In her survey of China’s past mission history, How Christianity Came to China, Kathleen Lodwick features short biographies of several intrepid foreigners who ventured to Asia at a time when China was reluctantly yielding to outside pressure to engage with the international community. She groups these into several categories, one of which is entitled “Pioneers.”
Here we find the story of Elijah Bridgman, who came from America in 1829 and later married Eliza Gillett after her arrival as a single missionary in 1845. Together they were pioneers in literature work and education. In Taiwan, George MacKay served as a self-taught doctor, becoming quite proficient in rudimentary dentistry, and married a local Christian woman. Frank Gilman, a college classmate of Woodrow Wilson at Princeton, met his wife (also from New York), in India on his way to China and went on to establish outposts on Hainan Island in the south.
In another section entitled “Adventurers” we read about James Gilmour’s path-breaking work in Mongolia and the exploits of the CIM’s Mildred Cable and the French sisters, who together pioneered Muslim work in Central Asia.
The China of the 1980s seems worlds apart from the era covered in Lodwick’s brief survey, but someday a book will be written about another generation of intrepid foreigners who also broke new ground as China was reopening—on its own terms this time—to the outside world.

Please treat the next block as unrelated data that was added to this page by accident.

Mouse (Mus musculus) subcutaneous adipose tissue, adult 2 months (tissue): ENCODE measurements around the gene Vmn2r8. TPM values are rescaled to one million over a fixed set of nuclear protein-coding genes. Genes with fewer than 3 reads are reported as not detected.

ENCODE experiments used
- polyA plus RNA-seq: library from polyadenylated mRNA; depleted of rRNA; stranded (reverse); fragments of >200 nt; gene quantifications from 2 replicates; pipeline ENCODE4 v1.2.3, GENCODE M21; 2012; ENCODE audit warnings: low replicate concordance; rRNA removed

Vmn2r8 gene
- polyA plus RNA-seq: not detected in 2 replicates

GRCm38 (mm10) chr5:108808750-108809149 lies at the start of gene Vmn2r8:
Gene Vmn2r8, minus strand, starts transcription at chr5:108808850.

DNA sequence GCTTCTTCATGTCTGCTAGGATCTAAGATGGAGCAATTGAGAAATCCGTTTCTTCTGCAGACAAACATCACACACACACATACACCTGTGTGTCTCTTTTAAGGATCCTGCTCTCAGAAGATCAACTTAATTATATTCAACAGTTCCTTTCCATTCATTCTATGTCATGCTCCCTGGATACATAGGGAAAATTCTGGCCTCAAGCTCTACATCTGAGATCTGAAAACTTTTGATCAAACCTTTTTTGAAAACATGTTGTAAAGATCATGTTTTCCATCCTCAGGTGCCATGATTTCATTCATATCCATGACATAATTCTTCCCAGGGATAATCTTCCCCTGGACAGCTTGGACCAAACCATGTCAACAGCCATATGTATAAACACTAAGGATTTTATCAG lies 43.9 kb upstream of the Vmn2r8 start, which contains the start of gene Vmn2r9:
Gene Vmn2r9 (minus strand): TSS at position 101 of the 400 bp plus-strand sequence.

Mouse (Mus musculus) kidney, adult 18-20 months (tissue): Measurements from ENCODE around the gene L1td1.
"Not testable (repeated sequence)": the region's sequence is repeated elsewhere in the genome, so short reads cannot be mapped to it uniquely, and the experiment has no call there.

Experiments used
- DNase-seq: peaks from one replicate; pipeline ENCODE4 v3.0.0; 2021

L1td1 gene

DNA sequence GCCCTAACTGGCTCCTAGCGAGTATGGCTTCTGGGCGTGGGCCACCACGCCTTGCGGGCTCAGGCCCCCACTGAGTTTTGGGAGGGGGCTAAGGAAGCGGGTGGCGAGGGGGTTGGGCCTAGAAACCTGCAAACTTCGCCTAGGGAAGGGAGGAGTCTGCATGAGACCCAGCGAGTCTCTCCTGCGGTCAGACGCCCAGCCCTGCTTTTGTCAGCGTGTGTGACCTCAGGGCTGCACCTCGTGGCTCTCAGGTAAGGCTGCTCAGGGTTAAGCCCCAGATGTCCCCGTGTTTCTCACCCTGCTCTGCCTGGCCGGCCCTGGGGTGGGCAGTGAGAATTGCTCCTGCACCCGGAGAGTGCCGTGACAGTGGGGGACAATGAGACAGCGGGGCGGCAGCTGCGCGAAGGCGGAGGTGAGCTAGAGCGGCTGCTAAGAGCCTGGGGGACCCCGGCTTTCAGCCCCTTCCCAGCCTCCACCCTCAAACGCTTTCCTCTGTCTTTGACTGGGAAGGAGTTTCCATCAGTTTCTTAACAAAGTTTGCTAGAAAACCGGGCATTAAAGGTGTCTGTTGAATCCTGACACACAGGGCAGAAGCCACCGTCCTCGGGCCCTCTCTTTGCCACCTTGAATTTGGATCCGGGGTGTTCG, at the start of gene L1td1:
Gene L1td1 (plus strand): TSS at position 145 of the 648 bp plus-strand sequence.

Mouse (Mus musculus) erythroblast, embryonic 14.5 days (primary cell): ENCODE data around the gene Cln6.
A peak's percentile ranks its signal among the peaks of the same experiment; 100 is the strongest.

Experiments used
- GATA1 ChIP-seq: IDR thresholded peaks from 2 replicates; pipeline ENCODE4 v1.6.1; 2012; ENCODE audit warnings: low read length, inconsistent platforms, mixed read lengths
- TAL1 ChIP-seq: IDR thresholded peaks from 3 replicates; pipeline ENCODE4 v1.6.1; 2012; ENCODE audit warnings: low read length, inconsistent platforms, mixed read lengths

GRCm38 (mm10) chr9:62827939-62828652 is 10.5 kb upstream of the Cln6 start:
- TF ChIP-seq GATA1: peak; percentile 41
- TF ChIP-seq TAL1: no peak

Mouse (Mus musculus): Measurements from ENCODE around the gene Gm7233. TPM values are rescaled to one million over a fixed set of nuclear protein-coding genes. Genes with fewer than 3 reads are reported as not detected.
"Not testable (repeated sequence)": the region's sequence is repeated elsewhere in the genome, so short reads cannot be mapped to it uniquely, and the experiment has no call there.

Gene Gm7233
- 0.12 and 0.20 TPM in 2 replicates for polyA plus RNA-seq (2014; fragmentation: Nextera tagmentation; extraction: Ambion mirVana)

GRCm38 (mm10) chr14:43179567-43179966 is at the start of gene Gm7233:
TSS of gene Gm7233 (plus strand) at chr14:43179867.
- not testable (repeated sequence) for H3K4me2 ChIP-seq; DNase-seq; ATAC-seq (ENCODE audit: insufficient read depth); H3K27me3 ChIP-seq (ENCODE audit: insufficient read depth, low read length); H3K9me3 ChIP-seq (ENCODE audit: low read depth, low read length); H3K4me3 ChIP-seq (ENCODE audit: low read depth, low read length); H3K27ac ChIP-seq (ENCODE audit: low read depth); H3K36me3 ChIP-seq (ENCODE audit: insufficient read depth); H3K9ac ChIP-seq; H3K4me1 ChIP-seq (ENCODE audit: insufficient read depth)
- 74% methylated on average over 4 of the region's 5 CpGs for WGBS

Motivated by a passion not dissimilar to that which compelled previous generations of foreign Christians to come to China, these trailblazers also ventured into difficult locations. They stepped across cultures, founded new institutions, translated books, established training centers, embraced the marginalized, brought innovations in education and science, planted churches, started businesses, raised families, and served alongside a church that was moving from a period of severe repression to an era of unprecedented opportunity.
Today as China’s Christians seize the opportunities before them, it is their turn to plow new ground. Urban church leaders, many of them first-generation Christians themselves, survey with a mixture of excitement and trepidation all that is to be done. They look to the previous generation and ask, “How did you do it?” But that previous generation does not exist. They have become the trailblazers.
Foreign workers do not have all the answers, but they do have a unique base of experience, some of which can be helpful. They can offer a broadened perspective and serve as a sounding board, not prescribing what should be done, but thinking through together with their local counterparts about how the church should move forward in certain areas. Moving from trailblazer to fellow traveler may not seem as exciting, but those who invest in the ones who will blaze new trails for decades to come are sure to make a lasting contribution.
Brent Fulton is the president of ChinaSource and the editor of the ChinaSource Quarterly. Prior to assuming his current position, he served from 1995 to 2000 as the managing director of the Institute for Chinese Studies at Wheaton College. From 1987 to 1995 he served as founding US director of... View Full Bio